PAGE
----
Beesource Beekeeping Forums banner
1 - 4 of 4 Posts

·
Registered
Joined
·
379 Posts
Discussion Starter · #1 ·
I did a deep dive yesterday and put 40 pounds of old honey in the two double deep hives I have.

This spring I killed a queen in February on a dive and had problems but did have a little luck and one queen cell both boxes ended up with queens. Anyway the old queen is not great so I decided I would make a walk away type split and have a third hive for more insurance. ;)

Grabbed some pollen from one hive several frames of capped brood and a frame of eggs and young brood from each and the frozen frame with the least honey and lots of open cell and frame feeder with a gallon of sugar water along with a couple of frames of shaken bees along with the bees on the two frames of eggs and brood.

Had a 1" opening and this am the box was under full attack from Robbers. Closed the front off but still lots of robbers. Looked and most of the bees were robbers and I did not want to lose all the larva and capped brood.

Poor weather here so I decided to just pull the super off the closest hive and dropped the new split on top of the second deep. I fig with all the robbers that I had a better chance of getting nurse bees to move up and take care of the larva instead of upsetting both hives trying to get more bees to shake with all the robbers.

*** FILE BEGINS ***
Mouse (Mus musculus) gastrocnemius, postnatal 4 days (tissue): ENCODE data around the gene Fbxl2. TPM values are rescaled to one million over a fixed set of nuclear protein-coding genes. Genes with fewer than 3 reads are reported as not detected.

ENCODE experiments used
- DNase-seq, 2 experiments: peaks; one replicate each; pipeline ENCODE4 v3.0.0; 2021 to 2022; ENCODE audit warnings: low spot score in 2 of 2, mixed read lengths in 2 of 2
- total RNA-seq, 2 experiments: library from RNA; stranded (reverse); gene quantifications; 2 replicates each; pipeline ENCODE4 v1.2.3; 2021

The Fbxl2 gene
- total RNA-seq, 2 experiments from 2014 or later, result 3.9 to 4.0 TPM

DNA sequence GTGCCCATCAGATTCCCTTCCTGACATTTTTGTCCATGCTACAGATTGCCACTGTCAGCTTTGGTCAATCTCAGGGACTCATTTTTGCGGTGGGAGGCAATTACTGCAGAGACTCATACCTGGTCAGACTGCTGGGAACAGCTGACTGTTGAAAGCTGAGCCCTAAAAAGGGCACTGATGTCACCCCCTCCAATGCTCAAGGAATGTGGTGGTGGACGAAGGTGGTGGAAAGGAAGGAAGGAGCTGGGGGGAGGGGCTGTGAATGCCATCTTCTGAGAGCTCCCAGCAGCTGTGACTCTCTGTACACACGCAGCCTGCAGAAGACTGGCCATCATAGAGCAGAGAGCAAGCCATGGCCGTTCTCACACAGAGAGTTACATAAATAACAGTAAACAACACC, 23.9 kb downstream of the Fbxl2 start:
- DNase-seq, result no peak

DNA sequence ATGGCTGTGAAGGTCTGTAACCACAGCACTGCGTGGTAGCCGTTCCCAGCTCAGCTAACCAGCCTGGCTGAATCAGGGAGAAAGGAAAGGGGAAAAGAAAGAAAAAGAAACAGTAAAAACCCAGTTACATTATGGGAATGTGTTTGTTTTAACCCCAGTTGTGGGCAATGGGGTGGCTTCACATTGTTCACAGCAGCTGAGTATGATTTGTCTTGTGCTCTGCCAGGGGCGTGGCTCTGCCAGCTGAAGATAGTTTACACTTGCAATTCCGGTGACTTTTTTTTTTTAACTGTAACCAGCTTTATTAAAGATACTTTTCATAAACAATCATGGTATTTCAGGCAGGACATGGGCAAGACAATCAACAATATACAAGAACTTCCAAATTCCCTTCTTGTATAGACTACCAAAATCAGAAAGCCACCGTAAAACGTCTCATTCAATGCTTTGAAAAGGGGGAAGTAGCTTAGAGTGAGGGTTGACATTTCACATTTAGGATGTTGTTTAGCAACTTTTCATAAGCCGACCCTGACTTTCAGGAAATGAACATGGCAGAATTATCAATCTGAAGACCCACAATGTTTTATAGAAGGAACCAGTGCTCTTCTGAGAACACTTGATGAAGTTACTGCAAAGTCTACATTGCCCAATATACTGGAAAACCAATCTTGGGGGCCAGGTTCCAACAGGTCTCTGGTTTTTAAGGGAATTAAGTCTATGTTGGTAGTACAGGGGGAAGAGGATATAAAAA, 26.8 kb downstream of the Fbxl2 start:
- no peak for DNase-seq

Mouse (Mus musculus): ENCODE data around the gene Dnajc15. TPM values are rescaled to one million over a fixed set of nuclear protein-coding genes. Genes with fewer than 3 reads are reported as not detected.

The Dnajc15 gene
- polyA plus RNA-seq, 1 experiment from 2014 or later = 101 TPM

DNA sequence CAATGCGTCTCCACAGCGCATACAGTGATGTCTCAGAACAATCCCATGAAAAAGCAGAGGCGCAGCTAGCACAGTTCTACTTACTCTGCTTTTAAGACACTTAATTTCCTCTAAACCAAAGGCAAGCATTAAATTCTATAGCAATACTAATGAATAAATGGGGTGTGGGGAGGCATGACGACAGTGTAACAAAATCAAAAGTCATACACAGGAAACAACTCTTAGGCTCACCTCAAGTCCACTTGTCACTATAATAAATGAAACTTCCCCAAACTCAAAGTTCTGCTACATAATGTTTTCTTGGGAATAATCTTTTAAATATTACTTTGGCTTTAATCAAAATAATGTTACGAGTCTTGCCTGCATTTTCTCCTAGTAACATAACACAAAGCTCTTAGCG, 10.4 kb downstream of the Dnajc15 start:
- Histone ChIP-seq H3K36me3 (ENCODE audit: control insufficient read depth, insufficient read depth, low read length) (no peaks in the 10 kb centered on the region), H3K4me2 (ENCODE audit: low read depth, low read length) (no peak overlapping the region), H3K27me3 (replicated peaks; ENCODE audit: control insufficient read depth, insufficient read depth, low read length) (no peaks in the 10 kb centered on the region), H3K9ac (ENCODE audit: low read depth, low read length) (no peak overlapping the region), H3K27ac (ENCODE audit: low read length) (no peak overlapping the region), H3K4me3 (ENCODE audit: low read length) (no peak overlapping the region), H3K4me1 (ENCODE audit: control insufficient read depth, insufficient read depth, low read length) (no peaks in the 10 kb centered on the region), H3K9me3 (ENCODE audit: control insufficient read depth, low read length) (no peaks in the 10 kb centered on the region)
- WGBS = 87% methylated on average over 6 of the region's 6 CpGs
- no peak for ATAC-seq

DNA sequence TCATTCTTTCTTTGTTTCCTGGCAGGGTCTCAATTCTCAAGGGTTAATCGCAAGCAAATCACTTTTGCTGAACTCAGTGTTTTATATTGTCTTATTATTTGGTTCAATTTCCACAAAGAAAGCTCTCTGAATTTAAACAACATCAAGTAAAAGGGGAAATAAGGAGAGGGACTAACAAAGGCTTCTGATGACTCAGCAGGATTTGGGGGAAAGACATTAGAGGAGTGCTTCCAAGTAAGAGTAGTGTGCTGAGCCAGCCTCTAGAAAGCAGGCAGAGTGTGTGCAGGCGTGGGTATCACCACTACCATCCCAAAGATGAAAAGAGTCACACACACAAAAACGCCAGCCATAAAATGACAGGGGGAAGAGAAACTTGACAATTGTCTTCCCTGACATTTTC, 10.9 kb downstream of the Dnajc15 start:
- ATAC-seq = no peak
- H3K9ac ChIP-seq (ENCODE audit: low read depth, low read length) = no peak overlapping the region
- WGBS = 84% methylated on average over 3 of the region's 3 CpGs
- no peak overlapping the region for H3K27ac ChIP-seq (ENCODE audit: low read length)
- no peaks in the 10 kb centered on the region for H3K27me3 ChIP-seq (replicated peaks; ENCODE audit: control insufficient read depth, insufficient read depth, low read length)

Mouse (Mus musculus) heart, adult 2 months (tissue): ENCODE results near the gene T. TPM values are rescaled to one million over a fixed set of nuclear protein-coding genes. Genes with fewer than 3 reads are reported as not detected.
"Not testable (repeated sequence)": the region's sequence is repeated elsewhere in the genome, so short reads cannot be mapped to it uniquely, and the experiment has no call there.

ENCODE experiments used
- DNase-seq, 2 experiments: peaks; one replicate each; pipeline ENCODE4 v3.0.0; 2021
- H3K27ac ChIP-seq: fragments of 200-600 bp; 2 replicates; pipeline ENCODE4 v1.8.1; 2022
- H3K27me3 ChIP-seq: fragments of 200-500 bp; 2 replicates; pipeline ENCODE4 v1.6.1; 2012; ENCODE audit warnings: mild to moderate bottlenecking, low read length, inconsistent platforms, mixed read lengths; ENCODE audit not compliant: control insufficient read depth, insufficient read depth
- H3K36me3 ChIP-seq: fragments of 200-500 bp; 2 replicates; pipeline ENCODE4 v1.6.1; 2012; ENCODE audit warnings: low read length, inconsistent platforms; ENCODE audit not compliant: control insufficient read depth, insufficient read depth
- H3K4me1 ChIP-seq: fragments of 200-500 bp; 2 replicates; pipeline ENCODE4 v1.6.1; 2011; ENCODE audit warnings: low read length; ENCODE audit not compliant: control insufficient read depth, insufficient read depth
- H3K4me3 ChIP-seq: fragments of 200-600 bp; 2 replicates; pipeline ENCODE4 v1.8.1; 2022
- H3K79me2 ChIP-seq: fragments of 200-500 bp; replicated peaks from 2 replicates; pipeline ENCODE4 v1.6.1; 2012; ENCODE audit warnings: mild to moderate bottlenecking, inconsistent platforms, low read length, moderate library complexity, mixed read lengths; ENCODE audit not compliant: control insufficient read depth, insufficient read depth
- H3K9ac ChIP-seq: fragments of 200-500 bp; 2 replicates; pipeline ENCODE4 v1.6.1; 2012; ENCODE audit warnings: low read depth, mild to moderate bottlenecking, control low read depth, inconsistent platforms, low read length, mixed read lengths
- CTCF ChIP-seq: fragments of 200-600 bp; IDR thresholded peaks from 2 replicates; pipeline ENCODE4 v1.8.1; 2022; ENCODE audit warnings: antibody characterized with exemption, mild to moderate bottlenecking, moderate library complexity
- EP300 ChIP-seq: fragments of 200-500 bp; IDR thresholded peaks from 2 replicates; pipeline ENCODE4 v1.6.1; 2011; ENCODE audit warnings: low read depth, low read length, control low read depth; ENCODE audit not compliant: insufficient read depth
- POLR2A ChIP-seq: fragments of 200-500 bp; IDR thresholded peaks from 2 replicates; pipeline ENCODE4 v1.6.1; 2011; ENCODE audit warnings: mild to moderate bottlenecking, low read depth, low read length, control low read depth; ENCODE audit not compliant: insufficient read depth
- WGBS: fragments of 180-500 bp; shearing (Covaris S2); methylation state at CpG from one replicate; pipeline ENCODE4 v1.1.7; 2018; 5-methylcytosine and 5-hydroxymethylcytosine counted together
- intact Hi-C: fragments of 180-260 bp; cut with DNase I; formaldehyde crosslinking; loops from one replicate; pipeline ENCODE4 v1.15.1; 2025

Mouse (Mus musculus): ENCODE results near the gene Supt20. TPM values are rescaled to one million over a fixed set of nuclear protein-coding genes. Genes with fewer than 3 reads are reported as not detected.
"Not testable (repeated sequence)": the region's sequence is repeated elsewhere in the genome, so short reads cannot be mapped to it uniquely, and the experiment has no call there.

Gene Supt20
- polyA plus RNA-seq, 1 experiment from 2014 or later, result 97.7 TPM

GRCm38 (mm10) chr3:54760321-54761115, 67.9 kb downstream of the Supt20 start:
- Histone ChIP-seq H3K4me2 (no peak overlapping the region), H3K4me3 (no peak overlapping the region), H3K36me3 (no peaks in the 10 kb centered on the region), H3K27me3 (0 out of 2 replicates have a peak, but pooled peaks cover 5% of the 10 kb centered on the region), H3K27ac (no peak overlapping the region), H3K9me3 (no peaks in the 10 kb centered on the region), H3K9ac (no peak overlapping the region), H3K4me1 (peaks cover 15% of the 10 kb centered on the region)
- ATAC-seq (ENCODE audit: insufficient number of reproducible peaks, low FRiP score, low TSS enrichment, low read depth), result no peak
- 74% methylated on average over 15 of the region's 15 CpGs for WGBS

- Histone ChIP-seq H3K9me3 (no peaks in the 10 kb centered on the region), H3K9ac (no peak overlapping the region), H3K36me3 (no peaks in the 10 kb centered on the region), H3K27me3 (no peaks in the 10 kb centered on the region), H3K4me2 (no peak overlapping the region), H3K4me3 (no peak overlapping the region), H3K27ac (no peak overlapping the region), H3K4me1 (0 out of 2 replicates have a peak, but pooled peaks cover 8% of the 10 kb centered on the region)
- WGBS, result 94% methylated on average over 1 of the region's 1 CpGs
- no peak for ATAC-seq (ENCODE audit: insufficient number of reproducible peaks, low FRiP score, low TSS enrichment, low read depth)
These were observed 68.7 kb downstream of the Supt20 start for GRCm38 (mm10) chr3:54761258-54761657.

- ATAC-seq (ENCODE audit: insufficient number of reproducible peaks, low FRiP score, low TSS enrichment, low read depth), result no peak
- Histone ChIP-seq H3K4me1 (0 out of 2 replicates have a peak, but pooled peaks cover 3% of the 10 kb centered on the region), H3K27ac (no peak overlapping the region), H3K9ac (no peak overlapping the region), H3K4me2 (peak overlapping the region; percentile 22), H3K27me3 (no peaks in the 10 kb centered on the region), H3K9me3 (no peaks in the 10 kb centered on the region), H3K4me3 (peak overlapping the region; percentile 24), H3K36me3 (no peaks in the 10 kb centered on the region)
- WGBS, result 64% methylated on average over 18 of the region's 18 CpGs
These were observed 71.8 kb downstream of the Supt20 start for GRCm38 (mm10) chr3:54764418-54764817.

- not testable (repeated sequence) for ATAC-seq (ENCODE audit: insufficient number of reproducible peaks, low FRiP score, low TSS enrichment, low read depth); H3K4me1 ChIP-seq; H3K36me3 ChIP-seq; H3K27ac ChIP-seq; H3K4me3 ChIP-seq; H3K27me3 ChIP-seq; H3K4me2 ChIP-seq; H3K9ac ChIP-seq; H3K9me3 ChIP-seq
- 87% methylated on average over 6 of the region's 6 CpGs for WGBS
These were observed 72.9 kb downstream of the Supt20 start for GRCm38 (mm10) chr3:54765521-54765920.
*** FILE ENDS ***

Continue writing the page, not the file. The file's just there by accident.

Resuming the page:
Anyone tried this? Hate to keep going into hives but check tomorrow after the robbers leave and split out again? Split has two full frames of capped brood.

Any other suggestions or ideas?

Thanks,

Jim
 

·
Super Moderator
Santa Cruz, CA
Joined
·
1,157 Posts
It can be hard to do splits during a dearth. If the bees aren't finding natural nectar they can be relentless at stealing it from other colonies.

As such, it really is best to split during a bloom so the foragers of the other hives are busy collecting nectar and not robbing.

If you do split during a dearth then make sure to shake in a LOT of nurse bees. You can use a robber type screen over the entrance to confuse the robbers - at least until the split is strong enough to fend for itself.

I typically like to take the queen away in a new split and place her somewhere with lots of resources. Leave the old hive to raise the new queen and as they have all the foragers and "guard" bees it's easier for them to defend it.
 

·
Registered
Joined
·
1,269 Posts
I second the robber screen, yep they work.
 

·
Registered
Joined
·
379 Posts
Discussion Starter · #4 ·
I have to take a look tomorrow. In the Houston area we have a lot of plants flowering. I put the frames of honey back in just to clear the freezer both hives had honey.
Plan to look at it tomorrow with the rainy weather we had. I hope to set it back up and see if the larva and brood made it the warm night with out nurse bees.

Be curious what is in the box now and if all is well. Will have to shake a lot more nurse bees.

We will see.
 
1 - 4 of 4 Posts
This is an older thread, you may not receive a response, and could be reviving an old thread. Please consider creating a new thread.
Top